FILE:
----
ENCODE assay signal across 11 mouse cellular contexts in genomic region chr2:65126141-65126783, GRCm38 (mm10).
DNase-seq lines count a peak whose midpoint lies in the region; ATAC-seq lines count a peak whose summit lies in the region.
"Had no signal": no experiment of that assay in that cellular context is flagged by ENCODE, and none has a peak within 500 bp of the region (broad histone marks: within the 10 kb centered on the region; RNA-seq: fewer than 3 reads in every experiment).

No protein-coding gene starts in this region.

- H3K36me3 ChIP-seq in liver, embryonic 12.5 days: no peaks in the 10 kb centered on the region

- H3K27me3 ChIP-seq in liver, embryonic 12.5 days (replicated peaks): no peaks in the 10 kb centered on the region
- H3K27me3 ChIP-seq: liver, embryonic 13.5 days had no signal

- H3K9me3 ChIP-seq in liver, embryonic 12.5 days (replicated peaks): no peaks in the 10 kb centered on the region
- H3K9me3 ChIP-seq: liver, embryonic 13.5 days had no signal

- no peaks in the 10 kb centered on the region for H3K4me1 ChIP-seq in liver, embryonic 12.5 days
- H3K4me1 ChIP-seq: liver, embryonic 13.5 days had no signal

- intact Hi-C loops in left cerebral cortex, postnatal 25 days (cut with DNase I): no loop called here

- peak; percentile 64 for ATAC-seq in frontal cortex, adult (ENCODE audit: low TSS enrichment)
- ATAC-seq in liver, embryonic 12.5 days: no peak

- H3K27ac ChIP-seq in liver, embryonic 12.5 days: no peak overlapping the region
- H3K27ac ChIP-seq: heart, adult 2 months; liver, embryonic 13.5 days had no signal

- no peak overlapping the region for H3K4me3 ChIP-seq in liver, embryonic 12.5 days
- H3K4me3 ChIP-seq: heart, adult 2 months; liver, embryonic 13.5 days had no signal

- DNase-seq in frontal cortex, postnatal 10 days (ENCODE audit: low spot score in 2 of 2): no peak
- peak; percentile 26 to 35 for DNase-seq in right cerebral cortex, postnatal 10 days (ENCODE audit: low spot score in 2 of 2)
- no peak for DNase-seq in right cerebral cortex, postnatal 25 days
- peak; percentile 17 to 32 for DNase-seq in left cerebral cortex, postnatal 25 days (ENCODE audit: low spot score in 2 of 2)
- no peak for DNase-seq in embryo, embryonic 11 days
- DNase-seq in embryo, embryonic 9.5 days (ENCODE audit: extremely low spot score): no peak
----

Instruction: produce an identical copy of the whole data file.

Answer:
ENCODE assay signal across 11 mouse cellular contexts in genomic region chr2:65126141-65126783, GRCm38 (mm10).
DNase-seq lines count a peak whose midpoint lies in the region; ATAC-seq lines count a peak whose summit lies in the region.
"Had no signal": no experiment of that assay in that cellular context is flagged by ENCODE, and none has a peak within 500 bp of the region (broad histone marks: within the 10 kb centered on the region; RNA-seq: fewer than 3 reads in every experiment).

No protein-coding gene starts in this region.

- H3K36me3 ChIP-seq in liver, embryonic 12.5 days: no peaks in the 10 kb centered on the region

- H3K27me3 ChIP-seq in liver, embryonic 12.5 days (replicated peaks): no peaks in the 10 kb centered on the region
- H3K27me3 ChIP-seq: liver, embryonic 13.5 days had no signal

- H3K9me3 ChIP-seq in liver, embryonic 12.5 days (replicated peaks): no peaks in the 10 kb centered on the region
- H3K9me3 ChIP-seq: liver, embryonic 13.5 days had no signal

- no peaks in the 10 kb centered on the region for H3K4me1 ChIP-seq in liver, embryonic 12.5 days
- H3K4me1 ChIP-seq: liver, embryonic 13.5 days had no signal

- intact Hi-C loops in left cerebral cortex, postnatal 25 days (cut with DNase I): no loop called here

- peak; percentile 64 for ATAC-seq in frontal cortex, adult (ENCODE audit: low TSS enrichment)
- ATAC-seq in liver, embryonic 12.5 days: no peak

- H3K27ac ChIP-seq in liver, embryonic 12.5 days: no peak overlapping the region
- H3K27ac ChIP-seq: heart, adult 2 months; liver, embryonic 13.5 days had no signal

- no peak overlapping the region for H3K4me3 ChIP-seq in liver, embryonic 12.5 days
- H3K4me3 ChIP-seq: heart, adult 2 months; liver, embryonic 13.5 days had no signal

- DNase-seq in frontal cortex, postnatal 10 days (ENCODE audit: low spot score in 2 of 2): no peak
- peak; percentile 26 to 35 for DNase-seq in right cerebral cortex, postnatal 10 days (ENCODE audit: low spot score in 2 of 2)
- no peak for DNase-seq in right cerebral cortex, postnatal 25 days
- peak; percentile 17 to 32 for DNase-seq in left cerebral cortex, postnatal 25 days (ENCODE audit: low spot score in 2 of 2)
- no peak for DNase-seq in embryo, embryonic 11 days
- DNase-seq in embryo, embryonic 9.5 days (ENCODE audit: extremely low spot score): no peak